CBD products can still be problematic, however, when it comes to drug testing. Though drug tests screen for THC, not CBD, many CBD products contain a trace amount of THC which will be detected in your bloodstream during a drug test.
The legality of CBD products can be confusing. CBD products made from certain cannabis plant varieties are legal only in states where marijuana is legal, due to the potential THC content. CBD products made from hemp variety plants are legal throughout the United States as long as they contain less than 0.3% of THC and do not make any medical claims. (A hemp plant is defined as Cannabis sativa that contains less than 0.3% THC.)
Factors in CBD Oil Showing on Drug Screen
If you are concerned that THC in your CBD oil or other CBD product may show up on a drug test, you may be able to reduce the chance of that occurring, though there is no guarantee. Some of the factors that may increase the likelihood of a failed drug test are:
CBD has taken off as a natural remedy for a variety of ailments. CBD products like CBD oil can be made from either the hemp plant or the cannabis plant, which are closely related varieties of the same cannabis species, Cannabis sativa. CBD products contain a cannabinoid—a chemical—called cannabidiol, which does not make you high. The substance in marijuana that causes a buzz is a different cannabinoid, called THC, or tetrahydrocannabinol.
THC can be detected in a urine test for up to 15 days, depending on how often and how much you use. It leaves the bloodstream in about five hours, but substances your body makes from THC (THC metabolites) can show up for as long as 7 days. CBD tends to stay in the bloodstream from 2 to 5 days, depending on dosage and frequency. If you have been using CBD for a while, it can stay in your body for up to 30 days or more.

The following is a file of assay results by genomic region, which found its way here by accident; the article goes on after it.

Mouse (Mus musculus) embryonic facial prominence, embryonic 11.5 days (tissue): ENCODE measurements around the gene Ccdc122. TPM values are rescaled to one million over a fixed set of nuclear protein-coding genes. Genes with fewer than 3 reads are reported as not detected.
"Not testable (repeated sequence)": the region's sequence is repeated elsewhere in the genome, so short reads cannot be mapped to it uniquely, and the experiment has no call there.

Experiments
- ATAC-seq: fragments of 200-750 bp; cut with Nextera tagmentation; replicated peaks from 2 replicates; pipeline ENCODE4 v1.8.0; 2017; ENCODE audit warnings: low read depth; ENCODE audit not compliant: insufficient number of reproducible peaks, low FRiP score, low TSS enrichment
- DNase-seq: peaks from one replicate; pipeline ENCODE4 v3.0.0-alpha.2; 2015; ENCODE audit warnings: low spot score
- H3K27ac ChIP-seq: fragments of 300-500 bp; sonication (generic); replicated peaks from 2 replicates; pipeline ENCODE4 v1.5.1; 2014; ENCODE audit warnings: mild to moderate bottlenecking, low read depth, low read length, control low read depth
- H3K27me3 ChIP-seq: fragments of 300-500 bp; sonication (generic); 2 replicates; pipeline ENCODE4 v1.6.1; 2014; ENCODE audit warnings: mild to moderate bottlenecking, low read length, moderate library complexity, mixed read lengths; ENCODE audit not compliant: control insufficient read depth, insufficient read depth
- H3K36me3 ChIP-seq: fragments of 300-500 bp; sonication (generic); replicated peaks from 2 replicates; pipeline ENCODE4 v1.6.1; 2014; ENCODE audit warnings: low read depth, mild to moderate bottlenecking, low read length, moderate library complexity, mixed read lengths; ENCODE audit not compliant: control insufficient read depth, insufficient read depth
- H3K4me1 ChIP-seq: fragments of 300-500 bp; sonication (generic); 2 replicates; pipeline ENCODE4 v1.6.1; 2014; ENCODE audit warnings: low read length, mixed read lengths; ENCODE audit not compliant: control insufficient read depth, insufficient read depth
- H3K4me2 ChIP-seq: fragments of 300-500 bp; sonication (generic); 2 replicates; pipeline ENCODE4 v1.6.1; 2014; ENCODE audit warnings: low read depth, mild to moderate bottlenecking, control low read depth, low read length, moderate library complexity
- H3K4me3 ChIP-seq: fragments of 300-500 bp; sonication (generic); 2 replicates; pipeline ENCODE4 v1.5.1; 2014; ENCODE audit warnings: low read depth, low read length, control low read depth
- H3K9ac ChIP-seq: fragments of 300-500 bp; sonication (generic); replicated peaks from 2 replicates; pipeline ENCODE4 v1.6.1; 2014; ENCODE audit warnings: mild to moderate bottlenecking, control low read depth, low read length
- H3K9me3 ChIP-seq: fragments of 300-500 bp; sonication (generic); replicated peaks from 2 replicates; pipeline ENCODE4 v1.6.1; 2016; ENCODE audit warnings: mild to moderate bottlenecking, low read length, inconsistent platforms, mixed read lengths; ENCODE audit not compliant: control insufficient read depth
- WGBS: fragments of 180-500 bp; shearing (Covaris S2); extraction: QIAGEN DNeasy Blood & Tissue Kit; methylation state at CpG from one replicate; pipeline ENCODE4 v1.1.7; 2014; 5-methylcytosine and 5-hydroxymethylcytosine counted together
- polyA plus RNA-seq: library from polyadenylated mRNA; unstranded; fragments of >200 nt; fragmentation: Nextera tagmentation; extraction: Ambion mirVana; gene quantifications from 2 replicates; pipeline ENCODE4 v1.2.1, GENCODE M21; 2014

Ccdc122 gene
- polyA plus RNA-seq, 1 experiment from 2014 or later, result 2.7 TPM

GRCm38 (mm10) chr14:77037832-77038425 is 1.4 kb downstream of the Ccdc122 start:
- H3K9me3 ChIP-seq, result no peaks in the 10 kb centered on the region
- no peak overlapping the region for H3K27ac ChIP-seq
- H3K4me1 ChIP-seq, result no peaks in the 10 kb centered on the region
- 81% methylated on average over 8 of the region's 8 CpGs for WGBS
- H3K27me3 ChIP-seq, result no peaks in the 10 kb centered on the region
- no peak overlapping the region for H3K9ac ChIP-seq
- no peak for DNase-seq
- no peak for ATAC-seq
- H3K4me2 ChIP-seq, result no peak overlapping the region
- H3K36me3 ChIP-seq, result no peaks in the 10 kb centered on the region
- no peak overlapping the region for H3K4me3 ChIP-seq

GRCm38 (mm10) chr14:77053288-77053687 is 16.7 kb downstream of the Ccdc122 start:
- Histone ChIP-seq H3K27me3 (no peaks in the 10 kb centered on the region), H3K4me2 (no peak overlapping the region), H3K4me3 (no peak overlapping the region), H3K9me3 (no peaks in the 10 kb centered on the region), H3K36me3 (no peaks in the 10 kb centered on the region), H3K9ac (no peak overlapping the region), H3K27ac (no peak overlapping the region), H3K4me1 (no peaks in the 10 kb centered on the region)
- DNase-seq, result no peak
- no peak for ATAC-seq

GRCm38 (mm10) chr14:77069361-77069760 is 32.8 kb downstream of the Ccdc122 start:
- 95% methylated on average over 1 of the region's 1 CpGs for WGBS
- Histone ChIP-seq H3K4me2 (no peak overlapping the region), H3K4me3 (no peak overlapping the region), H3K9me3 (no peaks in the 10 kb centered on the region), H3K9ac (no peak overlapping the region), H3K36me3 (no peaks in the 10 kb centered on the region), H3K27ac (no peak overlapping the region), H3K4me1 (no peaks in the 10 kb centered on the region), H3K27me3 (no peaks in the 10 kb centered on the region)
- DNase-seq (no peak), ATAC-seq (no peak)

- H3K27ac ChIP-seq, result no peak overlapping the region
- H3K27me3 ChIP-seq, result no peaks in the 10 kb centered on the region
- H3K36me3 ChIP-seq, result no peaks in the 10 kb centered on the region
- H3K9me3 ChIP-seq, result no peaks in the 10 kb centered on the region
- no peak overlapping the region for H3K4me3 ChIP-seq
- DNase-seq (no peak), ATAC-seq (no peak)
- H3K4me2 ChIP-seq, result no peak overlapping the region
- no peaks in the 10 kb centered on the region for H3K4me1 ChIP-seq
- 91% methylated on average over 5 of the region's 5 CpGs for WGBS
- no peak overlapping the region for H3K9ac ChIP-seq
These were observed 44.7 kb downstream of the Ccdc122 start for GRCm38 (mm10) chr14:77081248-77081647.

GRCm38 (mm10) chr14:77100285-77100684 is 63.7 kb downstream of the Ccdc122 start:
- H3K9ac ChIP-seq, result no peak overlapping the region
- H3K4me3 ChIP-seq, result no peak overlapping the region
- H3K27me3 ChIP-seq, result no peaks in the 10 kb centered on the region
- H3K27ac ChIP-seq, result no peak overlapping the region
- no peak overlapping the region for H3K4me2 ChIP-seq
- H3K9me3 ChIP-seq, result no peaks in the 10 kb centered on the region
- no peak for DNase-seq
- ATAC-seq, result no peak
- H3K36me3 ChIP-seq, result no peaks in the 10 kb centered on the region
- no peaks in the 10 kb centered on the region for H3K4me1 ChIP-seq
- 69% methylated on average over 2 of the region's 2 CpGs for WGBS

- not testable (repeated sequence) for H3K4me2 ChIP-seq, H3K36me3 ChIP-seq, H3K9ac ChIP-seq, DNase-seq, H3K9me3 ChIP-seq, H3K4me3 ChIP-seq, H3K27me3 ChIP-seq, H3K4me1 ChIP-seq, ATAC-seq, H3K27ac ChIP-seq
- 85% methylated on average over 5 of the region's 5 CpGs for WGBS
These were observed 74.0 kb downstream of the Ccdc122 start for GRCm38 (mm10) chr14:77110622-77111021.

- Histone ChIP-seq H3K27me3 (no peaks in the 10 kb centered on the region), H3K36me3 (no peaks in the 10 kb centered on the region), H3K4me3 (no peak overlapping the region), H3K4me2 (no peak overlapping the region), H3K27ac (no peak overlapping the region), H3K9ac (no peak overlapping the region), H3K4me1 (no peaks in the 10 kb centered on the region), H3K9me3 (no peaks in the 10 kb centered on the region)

And, while some studies have suggested drug testing at work is a thing of the past, this is not the case for all jobs. Some jobs, as well as criminal justice and addiction treatment proceedings, among others, still require drug testing.
A team at Johns Hopkins Medicine conducted a study in which six individuals administered pure CBD, both orally and using a vaporizer, as well as inhaled vaporized CBD-dominant cannabis (containing 0.39% THC) on separate occasions.
How We Drug-Test For Cannabis
And this is what Johns Hopkins Medicine researchers set out to do in recent months, publishing their findings at the Journal of Analytical Toxicology this week.
In his and his colleagues’ opinion, these results have important implications for consumers of CBD products.
“Conventional urine drug testing for cannabis targets a common metabolite of THC called THCCOOH (THC is the primary psychoactive component of cannabis). Importantly, many CBD-dominant products contain low levels of THC, including hemp-derived CBD products which can legally contain up to 0.3% THC,” he said. “There is a need to understand whether the use of CBD products, with and without low levels of THC, can impact drug testing for cannabis given their growing availability and increased interest in CBD for therapeutic purposes.”